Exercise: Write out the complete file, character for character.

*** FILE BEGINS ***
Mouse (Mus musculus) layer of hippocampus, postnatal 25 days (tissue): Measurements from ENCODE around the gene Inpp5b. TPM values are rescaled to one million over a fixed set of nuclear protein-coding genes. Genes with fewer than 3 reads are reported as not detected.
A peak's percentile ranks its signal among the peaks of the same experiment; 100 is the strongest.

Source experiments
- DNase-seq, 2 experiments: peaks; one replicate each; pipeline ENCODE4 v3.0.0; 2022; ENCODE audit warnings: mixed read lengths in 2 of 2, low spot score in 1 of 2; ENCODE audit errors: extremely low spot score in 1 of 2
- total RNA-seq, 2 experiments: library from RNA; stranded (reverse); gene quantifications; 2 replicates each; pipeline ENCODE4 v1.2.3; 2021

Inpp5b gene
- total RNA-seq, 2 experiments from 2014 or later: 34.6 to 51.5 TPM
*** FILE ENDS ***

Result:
Mouse (Mus musculus) layer of hippocampus, postnatal 25 days (tissue): Measurements from ENCODE around the gene Inpp5b. TPM values are rescaled to one million over a fixed set of nuclear protein-coding genes. Genes with fewer than 3 reads are reported as not detected.
A peak's percentile ranks its signal among the peaks of the same experiment; 100 is the strongest.

Source experiments
- DNase-seq, 2 experiments: peaks; one replicate each; pipeline ENCODE4 v3.0.0; 2022; ENCODE audit warnings: mixed read lengths in 2 of 2, low spot score in 1 of 2; ENCODE audit errors: extremely low spot score in 1 of 2
- total RNA-seq, 2 experiments: library from RNA; stranded (reverse); gene quantifications; 2 replicates each; pipeline ENCODE4 v1.2.3; 2021

Inpp5b gene
- total RNA-seq, 2 experiments from 2014 or later: 34.6 to 51.5 TPM